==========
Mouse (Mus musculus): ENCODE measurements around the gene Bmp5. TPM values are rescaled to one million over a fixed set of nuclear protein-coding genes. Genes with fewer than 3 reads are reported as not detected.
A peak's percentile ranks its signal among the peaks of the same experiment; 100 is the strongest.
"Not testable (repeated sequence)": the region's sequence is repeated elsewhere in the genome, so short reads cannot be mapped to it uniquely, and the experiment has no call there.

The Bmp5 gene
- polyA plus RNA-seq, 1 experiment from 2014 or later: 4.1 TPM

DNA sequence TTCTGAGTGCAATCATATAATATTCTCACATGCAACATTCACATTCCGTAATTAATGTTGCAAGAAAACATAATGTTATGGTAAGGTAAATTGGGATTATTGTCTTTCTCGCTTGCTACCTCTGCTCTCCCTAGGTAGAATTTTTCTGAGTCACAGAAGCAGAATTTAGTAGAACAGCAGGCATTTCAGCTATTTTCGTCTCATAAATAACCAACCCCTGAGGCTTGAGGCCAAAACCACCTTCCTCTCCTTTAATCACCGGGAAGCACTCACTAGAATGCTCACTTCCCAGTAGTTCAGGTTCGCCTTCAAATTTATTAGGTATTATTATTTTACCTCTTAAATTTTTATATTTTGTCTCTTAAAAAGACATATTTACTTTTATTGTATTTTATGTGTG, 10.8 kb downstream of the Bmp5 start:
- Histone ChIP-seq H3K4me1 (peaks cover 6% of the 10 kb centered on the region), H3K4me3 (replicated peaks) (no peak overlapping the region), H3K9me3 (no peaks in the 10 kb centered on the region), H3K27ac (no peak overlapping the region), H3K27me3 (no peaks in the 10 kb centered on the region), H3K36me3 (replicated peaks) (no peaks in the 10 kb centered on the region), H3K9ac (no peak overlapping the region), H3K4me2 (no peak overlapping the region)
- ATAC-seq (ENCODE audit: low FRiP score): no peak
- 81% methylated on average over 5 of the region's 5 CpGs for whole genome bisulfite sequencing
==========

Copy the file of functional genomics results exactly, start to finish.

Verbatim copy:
Mouse (Mus musculus): ENCODE measurements around the gene Bmp5. TPM values are rescaled to one million over a fixed set of nuclear protein-coding genes. Genes with fewer than 3 reads are reported as not detected.
A peak's percentile ranks its signal among the peaks of the same experiment; 100 is the strongest.
"Not testable (repeated sequence)": the region's sequence is repeated elsewhere in the genome, so short reads cannot be mapped to it uniquely, and the experiment has no call there.

The Bmp5 gene
- polyA plus RNA-seq, 1 experiment from 2014 or later: 4.1 TPM

DNA sequence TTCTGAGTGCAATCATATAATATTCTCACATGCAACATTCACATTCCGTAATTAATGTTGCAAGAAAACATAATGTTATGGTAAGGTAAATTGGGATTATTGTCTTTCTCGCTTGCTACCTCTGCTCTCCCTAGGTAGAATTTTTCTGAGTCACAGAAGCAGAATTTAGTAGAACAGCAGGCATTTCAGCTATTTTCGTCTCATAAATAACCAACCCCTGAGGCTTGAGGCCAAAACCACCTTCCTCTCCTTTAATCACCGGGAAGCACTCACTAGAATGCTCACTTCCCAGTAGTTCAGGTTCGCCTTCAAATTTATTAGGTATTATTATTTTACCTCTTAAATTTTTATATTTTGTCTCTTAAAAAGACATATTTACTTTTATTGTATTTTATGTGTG, 10.8 kb downstream of the Bmp5 start:
- Histone ChIP-seq H3K4me1 (peaks cover 6% of the 10 kb centered on the region), H3K4me3 (replicated peaks) (no peak overlapping the region), H3K9me3 (no peaks in the 10 kb centered on the region), H3K27ac (no peak overlapping the region), H3K27me3 (no peaks in the 10 kb centered on the region), H3K36me3 (replicated peaks) (no peaks in the 10 kb centered on the region), H3K9ac (no peak overlapping the region), H3K4me2 (no peak overlapping the region)
- ATAC-seq (ENCODE audit: low FRiP score): no peak
- 81% methylated on average over 5 of the region's 5 CpGs for whole genome bisulfite sequencing